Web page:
On November 13, 2011, beginning with its 11 p.m. newscast, WFMY began broadcasting its newscasts in high definition. The station also introduced a new format for its newscasts titled News 2.0.[13] On April 25, 2013, WFMY debuted a news/investigative program, 2 Wants To Know; it replaced a third daily airing of The Andy Griffith Show in that program's longtime 5:30 p.m. slot, a move which has angered some viewers, as indicated in stories in the Greensboro News & Record and the Winston-Salem Journal.

Technical information[edit]


The station's digital signal is multiplexed:

Subchannels of WFMY-TV[14]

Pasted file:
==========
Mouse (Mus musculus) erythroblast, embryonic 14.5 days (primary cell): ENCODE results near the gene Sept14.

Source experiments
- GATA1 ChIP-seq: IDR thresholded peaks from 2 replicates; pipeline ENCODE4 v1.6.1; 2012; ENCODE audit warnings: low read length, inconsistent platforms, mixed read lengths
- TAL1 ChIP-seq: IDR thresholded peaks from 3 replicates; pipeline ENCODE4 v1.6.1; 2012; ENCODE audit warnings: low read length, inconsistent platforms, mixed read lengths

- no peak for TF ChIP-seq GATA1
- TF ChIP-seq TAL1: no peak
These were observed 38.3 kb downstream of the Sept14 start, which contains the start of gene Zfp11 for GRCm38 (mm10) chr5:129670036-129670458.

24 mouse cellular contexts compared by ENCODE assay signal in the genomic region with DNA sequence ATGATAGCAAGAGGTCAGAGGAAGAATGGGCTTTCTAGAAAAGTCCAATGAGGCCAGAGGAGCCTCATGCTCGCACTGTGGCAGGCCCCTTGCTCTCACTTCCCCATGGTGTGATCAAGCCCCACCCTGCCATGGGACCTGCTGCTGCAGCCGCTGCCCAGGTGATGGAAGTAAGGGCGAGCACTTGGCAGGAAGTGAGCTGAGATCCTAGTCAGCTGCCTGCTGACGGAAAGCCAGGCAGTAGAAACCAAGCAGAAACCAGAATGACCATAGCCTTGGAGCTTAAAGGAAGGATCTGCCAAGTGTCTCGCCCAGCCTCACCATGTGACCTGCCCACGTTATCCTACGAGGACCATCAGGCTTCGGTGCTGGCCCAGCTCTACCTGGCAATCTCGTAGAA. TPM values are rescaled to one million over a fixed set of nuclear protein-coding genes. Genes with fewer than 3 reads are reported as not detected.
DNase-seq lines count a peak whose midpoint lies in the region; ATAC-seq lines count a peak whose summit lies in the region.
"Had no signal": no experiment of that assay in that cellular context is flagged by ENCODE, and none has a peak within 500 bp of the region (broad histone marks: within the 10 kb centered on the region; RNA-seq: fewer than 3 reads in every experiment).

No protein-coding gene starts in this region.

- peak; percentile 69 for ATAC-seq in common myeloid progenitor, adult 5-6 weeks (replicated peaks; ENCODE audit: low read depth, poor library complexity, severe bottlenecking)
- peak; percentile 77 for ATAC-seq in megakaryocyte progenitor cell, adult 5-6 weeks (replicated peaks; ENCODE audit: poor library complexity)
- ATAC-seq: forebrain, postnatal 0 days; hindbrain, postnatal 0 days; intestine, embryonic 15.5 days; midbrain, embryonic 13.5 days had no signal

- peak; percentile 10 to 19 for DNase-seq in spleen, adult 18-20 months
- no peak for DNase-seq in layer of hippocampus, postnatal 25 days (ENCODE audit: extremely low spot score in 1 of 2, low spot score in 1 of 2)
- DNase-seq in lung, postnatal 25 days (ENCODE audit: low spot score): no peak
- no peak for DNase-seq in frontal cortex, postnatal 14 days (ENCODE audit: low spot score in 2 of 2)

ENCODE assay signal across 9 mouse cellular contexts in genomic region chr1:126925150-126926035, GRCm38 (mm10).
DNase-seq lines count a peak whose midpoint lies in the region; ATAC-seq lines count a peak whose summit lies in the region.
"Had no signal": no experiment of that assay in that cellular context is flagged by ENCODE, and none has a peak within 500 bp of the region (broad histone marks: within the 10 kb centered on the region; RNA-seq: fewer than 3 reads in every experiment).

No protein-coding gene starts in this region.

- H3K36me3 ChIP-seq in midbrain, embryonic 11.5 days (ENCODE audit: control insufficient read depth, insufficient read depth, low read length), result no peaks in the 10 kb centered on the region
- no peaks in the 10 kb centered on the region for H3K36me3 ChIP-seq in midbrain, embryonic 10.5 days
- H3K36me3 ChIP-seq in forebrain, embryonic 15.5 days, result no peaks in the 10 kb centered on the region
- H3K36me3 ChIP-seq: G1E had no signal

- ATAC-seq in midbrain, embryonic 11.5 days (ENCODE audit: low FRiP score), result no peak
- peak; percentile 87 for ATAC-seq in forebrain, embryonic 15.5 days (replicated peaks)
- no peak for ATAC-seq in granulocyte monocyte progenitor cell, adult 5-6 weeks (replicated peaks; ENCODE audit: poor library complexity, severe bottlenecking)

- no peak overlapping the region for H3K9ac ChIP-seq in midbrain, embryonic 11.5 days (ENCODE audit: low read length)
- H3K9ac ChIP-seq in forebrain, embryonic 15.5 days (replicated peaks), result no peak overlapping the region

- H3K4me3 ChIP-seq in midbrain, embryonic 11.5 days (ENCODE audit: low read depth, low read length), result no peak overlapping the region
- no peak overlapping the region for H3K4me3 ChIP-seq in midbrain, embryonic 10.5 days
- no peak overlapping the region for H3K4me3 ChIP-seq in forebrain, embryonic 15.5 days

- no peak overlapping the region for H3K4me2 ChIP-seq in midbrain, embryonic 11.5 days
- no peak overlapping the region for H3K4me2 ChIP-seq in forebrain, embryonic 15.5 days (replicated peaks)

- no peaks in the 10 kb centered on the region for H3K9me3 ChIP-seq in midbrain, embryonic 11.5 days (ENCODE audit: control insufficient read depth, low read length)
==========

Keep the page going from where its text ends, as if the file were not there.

Channel Res. Aspect Short name Programming
2.1 1080i 16:9 WFMY HD Main WFMY-TV programming / CBS
2.2 480i Crime True Crime Network
2.3 Mystery Ion Mystery
2.4 Quest Quest
2.5 Circle Circle
2.6 Crime True Crime Network
2.7 QVC QVC Over the Air

Analog-to-digital conversion[edit]

WFMY-TV shut down its analog signal on June 12, 2009, as part of the FCC-mandated transition to digital television for full-power stations.[15] The station's digital signal remained on its pre-transition UHF channel 51, using virtual channel 2. On May 15, 2020, under the provisions of the FCC's spectrum reallocation program, WFMY's transmissions moved to channel 35, while continuing to display channel 2 as its virtual channel.

Out-of-market cable and DirecTV carriage[edit]

In recent years, WFMY has been carried on cable in multiple areas outside of the Greensboro television market including within the Charlotte, Raleigh and Roanoke, Virginia, markets. On DirecTV, WFMY has been carried in multiple areas within the Raleigh and Roanoke markets.[16]